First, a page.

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Composting your Wallaroo wrapper at home

  • 2 min read

Wallaroo wrapper being composted

The vast spectrum of consumables and waste which you can compost surprises most people. For instance, no one in their right mind would ever compost flexible food packaging, or would they?

Step 1 – Set up your bin or pile.

Whether you choose a conventional pile or a more advanced compost bin, it needs to be set up to promote the optimum decomposition of organic matter. A typical place would be at the bottom of a garden underneath a tree where the atmosphere is rich in moisture.

Step 2 – Compile your kitchen and garden waste.

Make sure to insert the essential composting ingredients like hedge trimmings, coffee filters and vegetable scraps to form the foundation of your heap. Here are a few that you may not have considered:

•    Stale beer or wine

•    Hair from your hairbrush

•    Shredded junk mail

•    Latex balloons

•    Home compostable certified food packaging i.e. Wallaroo wrappers

Nearly everything from postal spam to a stale TV dinner can be composted, including some flexible packaging, such as a Wallaroo wrapper.

Wallaroo's packaging does away with microplastic pollution and does not scar the environment through the release of harmful toxins.

Step 3 – Wait.

Can you get any more hassle free? No fussing about dowsing the pile with harsh chemicals or stressing over the bin’s optimum temperature. Just give it some time. This period may be as little as a couple of weeks or as long as a few years, depending on temperature, weather conditions, the size of the pile and the method you’ve chosen alongside other variables. Bins tend to be the modern-day method of choice. The average gardener’s heap takes only around 4 weeks to compost. The longer the wait, the longer your Wallaroo wrappers will have to break down amongst the other composting components.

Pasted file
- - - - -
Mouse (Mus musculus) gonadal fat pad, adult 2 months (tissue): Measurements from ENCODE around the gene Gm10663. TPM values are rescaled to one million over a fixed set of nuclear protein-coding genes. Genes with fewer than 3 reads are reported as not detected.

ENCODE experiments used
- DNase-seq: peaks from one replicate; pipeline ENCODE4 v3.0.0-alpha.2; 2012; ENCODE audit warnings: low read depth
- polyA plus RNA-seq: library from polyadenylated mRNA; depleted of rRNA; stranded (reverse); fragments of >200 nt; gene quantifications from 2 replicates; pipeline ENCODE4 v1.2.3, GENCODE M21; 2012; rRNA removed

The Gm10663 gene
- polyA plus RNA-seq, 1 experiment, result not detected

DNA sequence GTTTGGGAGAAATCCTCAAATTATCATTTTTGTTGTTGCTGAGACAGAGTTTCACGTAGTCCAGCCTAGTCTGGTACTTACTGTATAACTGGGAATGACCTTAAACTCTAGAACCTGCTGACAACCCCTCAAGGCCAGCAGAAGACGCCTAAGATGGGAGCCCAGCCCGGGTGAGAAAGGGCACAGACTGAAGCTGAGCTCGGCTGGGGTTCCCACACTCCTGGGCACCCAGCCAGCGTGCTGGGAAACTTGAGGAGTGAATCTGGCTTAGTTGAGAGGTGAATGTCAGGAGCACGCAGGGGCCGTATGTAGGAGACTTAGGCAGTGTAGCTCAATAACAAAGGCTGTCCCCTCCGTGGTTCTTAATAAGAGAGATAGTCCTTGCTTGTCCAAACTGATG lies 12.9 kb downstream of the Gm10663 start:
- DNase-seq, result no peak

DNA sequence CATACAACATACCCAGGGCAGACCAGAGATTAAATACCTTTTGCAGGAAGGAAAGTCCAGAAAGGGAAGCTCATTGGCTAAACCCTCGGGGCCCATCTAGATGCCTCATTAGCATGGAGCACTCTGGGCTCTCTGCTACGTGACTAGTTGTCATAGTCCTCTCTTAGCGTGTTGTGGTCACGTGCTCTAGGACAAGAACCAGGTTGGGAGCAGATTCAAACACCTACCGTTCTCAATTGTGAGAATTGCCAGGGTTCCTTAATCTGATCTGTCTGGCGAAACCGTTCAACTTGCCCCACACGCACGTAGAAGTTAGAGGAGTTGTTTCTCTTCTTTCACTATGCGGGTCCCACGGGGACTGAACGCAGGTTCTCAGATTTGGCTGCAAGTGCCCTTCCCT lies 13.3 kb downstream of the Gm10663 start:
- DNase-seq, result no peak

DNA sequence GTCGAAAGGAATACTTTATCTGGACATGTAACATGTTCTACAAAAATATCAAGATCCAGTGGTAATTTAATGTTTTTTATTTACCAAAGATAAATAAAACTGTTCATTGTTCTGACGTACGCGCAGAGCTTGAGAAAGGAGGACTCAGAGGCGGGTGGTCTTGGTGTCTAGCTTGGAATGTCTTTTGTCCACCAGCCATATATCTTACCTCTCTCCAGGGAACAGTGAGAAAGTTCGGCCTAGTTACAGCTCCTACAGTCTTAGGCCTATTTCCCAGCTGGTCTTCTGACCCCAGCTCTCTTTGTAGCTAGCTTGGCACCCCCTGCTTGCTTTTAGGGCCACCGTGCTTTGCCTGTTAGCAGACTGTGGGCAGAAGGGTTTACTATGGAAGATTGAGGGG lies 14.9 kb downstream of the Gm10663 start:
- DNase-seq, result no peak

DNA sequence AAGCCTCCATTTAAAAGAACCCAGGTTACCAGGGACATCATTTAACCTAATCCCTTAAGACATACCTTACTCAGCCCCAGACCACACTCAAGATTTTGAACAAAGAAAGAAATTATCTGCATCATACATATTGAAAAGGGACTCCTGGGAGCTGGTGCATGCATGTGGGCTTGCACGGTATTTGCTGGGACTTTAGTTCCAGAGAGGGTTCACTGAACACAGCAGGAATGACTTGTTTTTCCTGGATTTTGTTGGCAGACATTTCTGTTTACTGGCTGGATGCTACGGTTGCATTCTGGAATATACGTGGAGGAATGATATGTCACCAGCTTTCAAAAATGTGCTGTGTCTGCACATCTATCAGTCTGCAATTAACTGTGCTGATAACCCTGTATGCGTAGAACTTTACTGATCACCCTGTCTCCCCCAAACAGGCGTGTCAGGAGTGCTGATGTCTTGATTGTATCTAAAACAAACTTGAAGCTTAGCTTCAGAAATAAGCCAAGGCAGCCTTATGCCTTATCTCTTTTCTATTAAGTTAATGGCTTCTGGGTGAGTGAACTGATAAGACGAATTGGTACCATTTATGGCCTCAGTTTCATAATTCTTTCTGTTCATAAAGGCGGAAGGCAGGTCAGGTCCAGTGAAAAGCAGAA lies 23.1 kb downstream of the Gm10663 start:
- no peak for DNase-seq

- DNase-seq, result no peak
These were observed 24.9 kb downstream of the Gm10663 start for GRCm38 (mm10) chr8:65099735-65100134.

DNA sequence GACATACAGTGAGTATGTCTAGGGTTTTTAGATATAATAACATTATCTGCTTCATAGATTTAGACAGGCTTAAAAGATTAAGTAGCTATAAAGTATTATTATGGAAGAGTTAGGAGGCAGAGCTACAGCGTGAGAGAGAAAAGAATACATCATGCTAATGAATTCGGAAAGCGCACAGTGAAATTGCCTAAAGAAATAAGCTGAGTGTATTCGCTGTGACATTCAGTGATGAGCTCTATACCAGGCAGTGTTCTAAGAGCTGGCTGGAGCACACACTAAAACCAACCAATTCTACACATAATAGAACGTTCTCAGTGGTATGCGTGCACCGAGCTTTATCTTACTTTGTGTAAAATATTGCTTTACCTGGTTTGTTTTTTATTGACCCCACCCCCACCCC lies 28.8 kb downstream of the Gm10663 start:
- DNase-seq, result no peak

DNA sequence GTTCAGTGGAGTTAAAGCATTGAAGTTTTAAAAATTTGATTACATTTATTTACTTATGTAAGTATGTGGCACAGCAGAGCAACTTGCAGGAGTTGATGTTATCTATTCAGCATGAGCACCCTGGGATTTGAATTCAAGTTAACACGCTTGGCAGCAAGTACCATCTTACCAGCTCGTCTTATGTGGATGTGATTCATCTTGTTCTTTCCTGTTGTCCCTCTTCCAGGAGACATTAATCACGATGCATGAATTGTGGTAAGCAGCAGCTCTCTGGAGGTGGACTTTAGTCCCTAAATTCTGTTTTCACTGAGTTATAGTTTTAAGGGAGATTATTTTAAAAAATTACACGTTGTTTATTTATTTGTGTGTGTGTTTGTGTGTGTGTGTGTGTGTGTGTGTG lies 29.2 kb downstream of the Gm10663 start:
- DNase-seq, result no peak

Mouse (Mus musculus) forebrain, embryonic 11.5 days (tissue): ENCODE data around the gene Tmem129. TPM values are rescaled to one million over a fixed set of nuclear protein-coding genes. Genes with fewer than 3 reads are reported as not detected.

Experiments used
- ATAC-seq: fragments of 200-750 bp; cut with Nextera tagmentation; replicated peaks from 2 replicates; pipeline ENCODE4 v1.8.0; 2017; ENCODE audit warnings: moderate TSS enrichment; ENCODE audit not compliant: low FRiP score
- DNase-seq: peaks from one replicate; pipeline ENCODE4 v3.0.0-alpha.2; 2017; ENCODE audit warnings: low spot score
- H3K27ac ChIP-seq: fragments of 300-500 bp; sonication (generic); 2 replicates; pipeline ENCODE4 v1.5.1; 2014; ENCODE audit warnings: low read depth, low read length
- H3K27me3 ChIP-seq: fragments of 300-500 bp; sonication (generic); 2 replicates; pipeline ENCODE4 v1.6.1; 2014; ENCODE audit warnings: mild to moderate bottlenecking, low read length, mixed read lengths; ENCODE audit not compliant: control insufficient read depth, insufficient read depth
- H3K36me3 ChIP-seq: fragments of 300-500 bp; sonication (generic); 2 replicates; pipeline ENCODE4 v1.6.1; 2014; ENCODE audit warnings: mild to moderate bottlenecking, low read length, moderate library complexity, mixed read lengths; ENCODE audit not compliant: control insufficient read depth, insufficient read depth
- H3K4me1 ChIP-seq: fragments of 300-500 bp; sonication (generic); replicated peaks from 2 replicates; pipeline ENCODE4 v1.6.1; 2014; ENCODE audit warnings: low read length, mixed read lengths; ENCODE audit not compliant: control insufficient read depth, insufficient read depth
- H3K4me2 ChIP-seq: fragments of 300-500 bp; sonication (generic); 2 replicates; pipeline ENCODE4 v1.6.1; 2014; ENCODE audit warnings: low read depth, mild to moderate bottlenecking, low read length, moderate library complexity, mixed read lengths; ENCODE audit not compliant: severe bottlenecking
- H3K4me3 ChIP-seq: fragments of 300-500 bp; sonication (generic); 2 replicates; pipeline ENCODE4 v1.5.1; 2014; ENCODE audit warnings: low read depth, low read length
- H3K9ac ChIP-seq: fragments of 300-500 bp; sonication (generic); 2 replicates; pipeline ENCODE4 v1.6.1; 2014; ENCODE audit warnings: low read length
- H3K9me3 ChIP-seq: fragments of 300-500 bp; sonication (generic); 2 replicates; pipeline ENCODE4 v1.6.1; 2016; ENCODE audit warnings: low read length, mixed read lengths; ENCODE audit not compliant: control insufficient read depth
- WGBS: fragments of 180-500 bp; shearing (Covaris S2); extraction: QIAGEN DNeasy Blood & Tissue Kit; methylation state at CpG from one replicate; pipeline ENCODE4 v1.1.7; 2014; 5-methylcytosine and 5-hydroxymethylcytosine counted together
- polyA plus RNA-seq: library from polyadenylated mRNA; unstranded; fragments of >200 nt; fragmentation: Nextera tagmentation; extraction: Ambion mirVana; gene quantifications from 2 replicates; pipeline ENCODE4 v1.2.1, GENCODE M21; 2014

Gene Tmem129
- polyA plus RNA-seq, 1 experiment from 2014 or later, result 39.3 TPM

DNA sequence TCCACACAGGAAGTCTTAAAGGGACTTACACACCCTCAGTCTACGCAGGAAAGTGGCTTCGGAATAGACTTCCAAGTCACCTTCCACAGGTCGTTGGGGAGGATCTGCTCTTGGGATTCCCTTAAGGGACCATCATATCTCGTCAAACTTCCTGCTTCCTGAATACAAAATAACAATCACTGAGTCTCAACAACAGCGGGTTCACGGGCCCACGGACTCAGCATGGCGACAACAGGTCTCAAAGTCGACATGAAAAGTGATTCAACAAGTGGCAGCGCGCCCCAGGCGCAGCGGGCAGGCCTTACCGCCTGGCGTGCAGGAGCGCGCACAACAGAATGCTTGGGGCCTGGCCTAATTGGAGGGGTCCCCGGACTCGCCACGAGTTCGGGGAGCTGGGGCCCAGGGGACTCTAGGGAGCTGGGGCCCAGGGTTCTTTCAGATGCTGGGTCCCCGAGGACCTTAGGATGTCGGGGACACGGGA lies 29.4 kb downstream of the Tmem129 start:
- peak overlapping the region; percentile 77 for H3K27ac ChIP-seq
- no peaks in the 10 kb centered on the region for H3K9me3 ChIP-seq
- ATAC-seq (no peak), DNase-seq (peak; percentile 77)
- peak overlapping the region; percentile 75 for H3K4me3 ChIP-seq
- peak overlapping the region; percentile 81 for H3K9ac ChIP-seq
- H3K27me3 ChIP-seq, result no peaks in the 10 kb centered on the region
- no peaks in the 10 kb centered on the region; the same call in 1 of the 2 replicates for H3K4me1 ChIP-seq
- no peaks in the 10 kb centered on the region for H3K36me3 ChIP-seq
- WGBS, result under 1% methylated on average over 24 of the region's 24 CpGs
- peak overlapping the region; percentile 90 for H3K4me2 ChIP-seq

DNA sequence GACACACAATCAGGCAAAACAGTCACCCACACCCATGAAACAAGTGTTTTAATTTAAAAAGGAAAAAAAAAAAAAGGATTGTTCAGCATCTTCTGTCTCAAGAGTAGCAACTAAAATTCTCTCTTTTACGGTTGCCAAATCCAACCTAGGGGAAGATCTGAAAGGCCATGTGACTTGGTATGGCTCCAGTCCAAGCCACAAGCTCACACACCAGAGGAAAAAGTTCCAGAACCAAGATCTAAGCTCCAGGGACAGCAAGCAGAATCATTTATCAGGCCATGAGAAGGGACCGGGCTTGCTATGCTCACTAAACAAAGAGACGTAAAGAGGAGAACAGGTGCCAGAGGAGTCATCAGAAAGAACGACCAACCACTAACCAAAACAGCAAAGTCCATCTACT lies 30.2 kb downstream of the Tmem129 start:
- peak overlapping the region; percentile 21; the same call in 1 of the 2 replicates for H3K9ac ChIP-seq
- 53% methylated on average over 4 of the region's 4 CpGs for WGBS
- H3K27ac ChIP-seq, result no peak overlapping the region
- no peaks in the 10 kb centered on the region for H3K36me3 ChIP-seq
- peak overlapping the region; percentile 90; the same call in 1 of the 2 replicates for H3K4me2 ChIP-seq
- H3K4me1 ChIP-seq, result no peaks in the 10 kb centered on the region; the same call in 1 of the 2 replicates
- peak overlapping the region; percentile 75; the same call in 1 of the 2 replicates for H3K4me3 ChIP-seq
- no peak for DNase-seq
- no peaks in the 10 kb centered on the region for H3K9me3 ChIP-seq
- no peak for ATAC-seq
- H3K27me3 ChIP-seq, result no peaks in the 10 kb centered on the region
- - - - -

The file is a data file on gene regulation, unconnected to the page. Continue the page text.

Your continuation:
Fancy a boost?

Oxygen is the key to rich and nutritious compost – bacteria thrive off it. Oxidising your heap is a great way to promote decomposition, particularly within larger heaps. The Aerobic method, which involves turning your pile every couple of weeks to encourage oxidisation of compostable matter throughout the heap, is regarded as the most effective form of oxidisation.

Step 4 – Use your homemade organic compost to fertilise your garden.

Now that your Wallaroo wrappers and apple cores have broken down, spread the nutrient-rich compost about your garden. Compost aids in the maintenance of your soil and is proven to be an excellent soil conditioner. Compost works particularly well on potted plants and is by many a favoured alternative to soil for coaxing cuttings and small plants towards a more sturdy future.

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